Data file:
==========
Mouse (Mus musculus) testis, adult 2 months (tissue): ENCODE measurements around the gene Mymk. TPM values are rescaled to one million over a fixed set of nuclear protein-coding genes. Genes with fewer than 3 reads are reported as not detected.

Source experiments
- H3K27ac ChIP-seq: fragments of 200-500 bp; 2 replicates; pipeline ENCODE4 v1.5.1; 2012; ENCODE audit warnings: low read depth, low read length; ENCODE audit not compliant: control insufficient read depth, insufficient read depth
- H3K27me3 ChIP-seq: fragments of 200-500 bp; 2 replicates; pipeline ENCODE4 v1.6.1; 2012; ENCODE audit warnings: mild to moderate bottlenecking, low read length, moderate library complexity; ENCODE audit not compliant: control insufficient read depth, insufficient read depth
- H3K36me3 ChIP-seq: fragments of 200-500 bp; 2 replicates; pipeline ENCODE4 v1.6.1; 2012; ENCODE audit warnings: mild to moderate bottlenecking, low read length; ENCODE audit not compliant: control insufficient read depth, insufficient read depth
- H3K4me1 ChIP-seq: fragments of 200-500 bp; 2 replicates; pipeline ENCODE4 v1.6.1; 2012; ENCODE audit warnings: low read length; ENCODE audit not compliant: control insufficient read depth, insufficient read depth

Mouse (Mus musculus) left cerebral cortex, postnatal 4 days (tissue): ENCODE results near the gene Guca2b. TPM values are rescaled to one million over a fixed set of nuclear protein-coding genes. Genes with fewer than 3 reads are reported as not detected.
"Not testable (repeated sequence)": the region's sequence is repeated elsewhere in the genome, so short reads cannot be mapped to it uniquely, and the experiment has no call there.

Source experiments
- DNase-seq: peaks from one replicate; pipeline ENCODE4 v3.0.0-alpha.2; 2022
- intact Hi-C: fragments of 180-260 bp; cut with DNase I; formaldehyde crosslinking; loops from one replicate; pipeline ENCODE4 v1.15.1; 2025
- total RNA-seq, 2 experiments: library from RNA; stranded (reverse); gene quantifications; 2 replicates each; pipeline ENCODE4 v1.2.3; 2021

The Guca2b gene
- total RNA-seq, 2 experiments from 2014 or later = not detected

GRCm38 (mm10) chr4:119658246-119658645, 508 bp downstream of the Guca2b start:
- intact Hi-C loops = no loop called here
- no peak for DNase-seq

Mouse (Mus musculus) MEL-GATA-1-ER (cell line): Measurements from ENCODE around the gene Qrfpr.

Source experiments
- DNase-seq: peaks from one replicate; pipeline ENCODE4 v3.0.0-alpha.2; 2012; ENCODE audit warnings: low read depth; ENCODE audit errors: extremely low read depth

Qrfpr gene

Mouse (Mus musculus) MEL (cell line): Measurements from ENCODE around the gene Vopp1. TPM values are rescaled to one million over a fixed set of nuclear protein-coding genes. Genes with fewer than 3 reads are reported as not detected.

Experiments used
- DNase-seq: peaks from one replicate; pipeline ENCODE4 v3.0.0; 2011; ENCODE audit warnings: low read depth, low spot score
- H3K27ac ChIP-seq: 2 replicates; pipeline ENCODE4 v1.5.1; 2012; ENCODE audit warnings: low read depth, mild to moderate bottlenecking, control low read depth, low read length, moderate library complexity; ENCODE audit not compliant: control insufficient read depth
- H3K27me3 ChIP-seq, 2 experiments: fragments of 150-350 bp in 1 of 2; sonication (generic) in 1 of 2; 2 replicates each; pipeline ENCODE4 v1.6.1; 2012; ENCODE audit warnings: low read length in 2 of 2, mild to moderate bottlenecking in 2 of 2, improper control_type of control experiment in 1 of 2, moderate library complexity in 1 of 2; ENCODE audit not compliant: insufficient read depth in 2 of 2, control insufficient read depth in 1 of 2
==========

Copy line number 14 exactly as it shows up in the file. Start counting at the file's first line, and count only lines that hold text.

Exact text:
- total RNA-seq, 2 experiments from 2014 or later = not detected